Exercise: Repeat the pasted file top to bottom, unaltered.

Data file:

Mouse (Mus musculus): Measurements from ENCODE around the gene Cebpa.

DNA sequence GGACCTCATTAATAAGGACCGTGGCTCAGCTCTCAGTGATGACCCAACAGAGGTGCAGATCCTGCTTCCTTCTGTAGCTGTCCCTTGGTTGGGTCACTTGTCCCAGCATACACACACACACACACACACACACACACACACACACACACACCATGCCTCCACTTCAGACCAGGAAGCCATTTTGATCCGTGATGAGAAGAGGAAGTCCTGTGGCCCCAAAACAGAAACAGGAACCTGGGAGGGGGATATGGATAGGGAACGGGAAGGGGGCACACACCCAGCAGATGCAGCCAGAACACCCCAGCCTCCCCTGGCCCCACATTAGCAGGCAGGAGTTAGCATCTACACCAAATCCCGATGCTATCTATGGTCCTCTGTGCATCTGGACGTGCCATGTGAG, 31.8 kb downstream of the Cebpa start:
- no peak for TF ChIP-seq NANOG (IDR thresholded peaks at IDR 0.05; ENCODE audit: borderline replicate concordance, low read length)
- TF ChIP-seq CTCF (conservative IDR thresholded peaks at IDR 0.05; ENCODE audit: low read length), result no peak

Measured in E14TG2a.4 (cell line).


Mouse (Mus musculus): Measurements from ENCODE around the gene Cebpa.

DNA sequence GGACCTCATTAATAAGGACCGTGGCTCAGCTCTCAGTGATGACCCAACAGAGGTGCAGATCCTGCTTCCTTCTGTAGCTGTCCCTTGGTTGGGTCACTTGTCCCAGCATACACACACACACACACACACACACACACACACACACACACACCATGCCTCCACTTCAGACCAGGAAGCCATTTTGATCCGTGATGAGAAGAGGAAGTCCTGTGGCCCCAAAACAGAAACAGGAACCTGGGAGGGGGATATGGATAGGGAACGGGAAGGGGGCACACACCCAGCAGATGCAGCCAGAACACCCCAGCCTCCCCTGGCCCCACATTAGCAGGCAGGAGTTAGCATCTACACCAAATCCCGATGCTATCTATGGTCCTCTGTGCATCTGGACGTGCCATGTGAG, 31.8 kb downstream of the Cebpa start:
- no peak for TF ChIP-seq NANOG (IDR thresholded peaks at IDR 0.05; ENCODE audit: borderline replicate concordance, low read length)
- TF ChIP-seq CTCF (conservative IDR thresholded peaks at IDR 0.05; ENCODE audit: low read length), result no peak

Measured in E14TG2a.4 (cell line).